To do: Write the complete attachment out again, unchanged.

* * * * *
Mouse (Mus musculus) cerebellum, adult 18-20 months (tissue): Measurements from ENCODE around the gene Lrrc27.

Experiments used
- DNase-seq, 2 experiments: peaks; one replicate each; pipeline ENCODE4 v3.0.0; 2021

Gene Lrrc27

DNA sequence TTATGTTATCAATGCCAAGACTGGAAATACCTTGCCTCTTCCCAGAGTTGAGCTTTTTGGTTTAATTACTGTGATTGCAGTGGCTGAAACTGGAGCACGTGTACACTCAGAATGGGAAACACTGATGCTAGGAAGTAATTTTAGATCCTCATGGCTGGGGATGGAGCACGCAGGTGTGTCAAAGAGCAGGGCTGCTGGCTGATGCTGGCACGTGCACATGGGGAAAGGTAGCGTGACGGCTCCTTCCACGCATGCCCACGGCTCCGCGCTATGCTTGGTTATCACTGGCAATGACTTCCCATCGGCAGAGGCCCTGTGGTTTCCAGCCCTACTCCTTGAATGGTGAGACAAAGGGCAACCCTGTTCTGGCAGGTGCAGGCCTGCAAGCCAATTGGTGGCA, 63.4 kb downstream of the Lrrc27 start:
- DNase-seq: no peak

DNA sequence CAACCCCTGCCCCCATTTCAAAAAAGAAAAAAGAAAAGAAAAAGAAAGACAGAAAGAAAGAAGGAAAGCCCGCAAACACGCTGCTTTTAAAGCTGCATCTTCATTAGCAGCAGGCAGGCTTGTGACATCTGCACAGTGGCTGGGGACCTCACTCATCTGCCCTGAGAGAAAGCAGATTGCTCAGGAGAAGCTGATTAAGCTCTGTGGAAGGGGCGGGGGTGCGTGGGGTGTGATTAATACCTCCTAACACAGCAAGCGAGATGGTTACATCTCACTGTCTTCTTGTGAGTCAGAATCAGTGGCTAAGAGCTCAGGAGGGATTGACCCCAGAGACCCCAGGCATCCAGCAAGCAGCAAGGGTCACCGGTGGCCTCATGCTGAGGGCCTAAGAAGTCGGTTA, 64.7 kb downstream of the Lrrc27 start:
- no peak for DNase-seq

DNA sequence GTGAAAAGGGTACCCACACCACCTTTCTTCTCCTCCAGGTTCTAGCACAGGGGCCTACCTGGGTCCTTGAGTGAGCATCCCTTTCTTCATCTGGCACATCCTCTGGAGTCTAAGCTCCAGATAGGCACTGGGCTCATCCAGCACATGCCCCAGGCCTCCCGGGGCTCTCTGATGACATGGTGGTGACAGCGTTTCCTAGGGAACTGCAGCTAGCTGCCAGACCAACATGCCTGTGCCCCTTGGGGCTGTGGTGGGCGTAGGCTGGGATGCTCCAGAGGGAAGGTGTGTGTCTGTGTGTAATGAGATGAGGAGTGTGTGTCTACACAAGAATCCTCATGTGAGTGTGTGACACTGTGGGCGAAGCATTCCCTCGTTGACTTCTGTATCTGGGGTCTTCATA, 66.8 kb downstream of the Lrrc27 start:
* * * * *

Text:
Mouse (Mus musculus) cerebellum, adult 18-20 months (tissue): Measurements from ENCODE around the gene Lrrc27.

Experiments used
- DNase-seq, 2 experiments: peaks; one replicate each; pipeline ENCODE4 v3.0.0; 2021

Gene Lrrc27

DNA sequence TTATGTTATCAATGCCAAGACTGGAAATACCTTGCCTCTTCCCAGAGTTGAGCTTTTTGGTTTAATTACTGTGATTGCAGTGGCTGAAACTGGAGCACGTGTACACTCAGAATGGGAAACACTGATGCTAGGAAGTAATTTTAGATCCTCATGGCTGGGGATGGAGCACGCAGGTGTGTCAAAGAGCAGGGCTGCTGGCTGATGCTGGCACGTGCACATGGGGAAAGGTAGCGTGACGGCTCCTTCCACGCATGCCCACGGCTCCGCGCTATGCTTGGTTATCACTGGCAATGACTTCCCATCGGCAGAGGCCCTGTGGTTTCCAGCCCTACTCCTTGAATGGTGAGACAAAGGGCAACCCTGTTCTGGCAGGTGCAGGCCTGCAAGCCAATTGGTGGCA, 63.4 kb downstream of the Lrrc27 start:
- DNase-seq: no peak

DNA sequence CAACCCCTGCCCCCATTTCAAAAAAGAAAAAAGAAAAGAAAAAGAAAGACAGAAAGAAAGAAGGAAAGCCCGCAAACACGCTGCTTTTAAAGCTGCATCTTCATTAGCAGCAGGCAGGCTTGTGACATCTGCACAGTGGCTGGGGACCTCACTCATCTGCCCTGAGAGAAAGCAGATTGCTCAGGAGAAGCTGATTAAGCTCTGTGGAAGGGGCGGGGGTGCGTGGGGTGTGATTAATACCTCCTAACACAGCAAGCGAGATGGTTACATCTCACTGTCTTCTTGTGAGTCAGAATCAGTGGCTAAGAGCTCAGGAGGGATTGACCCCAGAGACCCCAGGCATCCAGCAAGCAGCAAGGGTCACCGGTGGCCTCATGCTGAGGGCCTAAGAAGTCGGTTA, 64.7 kb downstream of the Lrrc27 start:
- no peak for DNase-seq

DNA sequence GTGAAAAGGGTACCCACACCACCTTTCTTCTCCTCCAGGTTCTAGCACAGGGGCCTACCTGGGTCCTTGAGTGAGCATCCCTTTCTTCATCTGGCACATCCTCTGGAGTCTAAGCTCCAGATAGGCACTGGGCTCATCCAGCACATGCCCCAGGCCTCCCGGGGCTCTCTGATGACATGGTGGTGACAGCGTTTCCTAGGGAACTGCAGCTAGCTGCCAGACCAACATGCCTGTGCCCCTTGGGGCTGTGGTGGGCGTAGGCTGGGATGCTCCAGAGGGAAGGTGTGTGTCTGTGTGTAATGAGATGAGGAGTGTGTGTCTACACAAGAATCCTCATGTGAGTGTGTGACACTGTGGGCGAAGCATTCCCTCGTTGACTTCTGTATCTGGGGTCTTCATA, 66.8 kb downstream of the Lrrc27 start: